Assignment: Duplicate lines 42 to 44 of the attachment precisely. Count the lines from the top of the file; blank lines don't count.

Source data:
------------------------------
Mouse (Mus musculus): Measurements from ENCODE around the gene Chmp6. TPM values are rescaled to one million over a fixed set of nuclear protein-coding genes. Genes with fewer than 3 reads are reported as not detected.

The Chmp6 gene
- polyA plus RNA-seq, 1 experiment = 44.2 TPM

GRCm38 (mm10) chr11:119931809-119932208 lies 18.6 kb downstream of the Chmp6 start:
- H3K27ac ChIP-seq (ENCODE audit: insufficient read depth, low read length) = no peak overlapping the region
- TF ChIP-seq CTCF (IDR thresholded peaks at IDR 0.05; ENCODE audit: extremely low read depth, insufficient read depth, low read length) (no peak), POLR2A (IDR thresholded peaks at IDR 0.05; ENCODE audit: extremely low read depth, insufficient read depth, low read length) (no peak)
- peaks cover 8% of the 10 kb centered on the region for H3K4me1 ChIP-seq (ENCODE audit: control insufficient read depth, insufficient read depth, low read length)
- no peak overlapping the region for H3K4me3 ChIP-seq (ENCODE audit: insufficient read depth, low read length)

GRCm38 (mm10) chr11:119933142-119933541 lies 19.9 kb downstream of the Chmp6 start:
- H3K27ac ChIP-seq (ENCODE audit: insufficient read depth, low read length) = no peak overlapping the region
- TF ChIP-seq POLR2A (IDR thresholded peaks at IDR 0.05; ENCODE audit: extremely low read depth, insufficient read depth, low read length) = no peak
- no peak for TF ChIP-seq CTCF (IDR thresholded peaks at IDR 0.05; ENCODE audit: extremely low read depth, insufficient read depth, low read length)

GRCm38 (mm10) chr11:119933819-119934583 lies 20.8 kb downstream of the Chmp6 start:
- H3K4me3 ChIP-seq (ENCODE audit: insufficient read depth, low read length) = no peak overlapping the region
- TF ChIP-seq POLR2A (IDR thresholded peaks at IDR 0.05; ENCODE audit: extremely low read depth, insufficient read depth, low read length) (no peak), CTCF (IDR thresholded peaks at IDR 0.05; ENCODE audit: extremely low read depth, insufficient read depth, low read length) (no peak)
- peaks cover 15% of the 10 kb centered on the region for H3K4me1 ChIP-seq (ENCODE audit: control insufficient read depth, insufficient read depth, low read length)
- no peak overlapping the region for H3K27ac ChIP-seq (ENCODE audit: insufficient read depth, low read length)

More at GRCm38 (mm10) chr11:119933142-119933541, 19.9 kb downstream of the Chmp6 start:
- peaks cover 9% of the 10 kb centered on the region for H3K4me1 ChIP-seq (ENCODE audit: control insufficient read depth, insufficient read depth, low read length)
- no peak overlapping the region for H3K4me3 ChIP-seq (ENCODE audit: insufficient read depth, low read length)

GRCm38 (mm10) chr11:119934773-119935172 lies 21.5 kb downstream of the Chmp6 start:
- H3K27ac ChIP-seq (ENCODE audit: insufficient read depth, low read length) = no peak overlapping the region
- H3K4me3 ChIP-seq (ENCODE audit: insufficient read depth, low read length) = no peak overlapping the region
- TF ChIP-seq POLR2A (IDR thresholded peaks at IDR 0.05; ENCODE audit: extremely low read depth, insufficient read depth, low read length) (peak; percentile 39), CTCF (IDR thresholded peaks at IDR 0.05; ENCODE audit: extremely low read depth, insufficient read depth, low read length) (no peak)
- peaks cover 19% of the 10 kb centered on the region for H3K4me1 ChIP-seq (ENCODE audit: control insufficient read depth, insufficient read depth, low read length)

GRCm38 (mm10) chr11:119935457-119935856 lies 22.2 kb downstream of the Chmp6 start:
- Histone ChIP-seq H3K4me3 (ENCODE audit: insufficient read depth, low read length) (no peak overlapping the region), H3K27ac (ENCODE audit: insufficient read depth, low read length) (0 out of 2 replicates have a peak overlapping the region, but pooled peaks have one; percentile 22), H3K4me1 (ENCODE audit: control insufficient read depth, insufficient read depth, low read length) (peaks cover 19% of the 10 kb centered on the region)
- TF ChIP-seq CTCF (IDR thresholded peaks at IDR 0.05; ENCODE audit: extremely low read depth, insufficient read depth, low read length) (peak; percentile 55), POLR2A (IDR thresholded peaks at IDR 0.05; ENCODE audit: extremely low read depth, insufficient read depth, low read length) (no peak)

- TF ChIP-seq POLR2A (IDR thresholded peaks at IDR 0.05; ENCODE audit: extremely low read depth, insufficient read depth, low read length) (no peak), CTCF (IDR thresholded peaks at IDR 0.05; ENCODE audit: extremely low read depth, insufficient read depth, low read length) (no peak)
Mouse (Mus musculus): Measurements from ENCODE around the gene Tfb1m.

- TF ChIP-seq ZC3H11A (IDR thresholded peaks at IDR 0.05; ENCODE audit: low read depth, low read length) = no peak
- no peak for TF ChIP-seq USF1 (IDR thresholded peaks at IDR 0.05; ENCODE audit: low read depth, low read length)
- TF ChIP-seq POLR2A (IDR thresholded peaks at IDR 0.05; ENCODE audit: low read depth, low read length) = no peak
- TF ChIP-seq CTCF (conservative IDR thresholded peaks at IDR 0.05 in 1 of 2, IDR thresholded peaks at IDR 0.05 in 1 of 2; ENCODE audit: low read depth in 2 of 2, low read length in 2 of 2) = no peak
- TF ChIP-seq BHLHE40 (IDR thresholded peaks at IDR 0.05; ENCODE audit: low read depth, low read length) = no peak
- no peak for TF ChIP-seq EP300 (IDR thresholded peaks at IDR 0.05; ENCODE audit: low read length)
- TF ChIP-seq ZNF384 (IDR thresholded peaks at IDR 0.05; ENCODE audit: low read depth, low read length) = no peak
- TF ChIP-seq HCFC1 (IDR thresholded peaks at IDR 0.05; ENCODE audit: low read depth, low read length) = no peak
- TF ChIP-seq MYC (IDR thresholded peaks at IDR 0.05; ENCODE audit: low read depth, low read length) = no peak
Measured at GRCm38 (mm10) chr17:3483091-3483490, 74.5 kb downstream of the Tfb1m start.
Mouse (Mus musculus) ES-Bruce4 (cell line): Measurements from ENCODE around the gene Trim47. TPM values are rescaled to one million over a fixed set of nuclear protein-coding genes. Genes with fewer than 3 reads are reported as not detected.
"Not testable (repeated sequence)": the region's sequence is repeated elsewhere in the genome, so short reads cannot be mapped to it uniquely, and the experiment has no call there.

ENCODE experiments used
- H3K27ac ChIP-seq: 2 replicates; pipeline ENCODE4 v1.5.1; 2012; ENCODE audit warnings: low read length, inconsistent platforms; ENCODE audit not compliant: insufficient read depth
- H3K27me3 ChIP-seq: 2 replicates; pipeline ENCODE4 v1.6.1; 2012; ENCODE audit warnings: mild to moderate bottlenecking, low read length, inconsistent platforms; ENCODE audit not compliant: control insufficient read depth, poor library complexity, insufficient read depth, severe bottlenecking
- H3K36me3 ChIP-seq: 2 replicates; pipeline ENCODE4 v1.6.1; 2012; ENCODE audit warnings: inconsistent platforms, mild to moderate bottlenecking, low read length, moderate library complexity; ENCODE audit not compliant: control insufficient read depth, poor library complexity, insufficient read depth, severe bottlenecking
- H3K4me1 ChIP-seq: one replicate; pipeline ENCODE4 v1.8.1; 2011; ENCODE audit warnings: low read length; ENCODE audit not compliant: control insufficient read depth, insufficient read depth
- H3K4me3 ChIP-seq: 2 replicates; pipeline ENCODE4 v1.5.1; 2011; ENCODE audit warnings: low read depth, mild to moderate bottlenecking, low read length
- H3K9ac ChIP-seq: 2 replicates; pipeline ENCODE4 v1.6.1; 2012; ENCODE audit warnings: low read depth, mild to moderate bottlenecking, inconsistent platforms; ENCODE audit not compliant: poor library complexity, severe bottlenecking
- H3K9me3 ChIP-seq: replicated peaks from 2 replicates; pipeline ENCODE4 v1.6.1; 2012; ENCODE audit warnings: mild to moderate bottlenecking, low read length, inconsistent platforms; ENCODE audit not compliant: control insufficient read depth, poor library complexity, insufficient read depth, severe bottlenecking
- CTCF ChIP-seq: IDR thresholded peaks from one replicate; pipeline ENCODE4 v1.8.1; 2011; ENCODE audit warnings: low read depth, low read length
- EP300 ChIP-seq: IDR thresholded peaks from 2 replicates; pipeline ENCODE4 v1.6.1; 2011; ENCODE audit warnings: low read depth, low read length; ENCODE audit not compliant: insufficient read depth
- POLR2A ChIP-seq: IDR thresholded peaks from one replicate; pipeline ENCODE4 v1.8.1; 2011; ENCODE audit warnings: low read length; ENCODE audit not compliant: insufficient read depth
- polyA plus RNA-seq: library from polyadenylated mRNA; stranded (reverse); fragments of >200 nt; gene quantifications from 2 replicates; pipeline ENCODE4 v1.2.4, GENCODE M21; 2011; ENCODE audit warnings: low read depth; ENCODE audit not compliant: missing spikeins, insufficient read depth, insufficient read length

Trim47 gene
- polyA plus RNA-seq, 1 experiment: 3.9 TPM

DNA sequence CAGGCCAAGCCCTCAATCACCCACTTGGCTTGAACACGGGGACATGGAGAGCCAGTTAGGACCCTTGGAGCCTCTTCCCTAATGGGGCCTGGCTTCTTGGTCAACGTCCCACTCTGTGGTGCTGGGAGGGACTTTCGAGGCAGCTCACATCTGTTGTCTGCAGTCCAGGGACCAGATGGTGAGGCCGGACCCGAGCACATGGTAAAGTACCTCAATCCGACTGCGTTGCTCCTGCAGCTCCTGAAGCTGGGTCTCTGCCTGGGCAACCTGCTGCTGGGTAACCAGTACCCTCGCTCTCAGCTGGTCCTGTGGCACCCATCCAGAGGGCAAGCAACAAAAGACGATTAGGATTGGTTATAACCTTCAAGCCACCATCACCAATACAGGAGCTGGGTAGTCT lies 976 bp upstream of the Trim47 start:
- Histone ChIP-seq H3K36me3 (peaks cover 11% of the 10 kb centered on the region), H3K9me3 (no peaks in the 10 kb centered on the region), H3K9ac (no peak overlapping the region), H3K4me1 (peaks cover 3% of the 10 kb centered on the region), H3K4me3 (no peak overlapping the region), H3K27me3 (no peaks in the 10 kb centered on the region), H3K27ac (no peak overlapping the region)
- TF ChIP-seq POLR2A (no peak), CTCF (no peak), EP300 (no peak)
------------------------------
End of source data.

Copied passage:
"Not testable (repeated sequence)": the region's sequence is repeated elsewhere in the genome, so short reads cannot be mapped to it uniquely, and the experiment has no call there.

ENCODE experiments used
- H3K27ac ChIP-seq: 2 replicates; pipeline ENCODE4 v1.5.1; 2012; ENCODE audit warnings: low read length, inconsistent platforms; ENCODE audit not compliant: insufficient read depth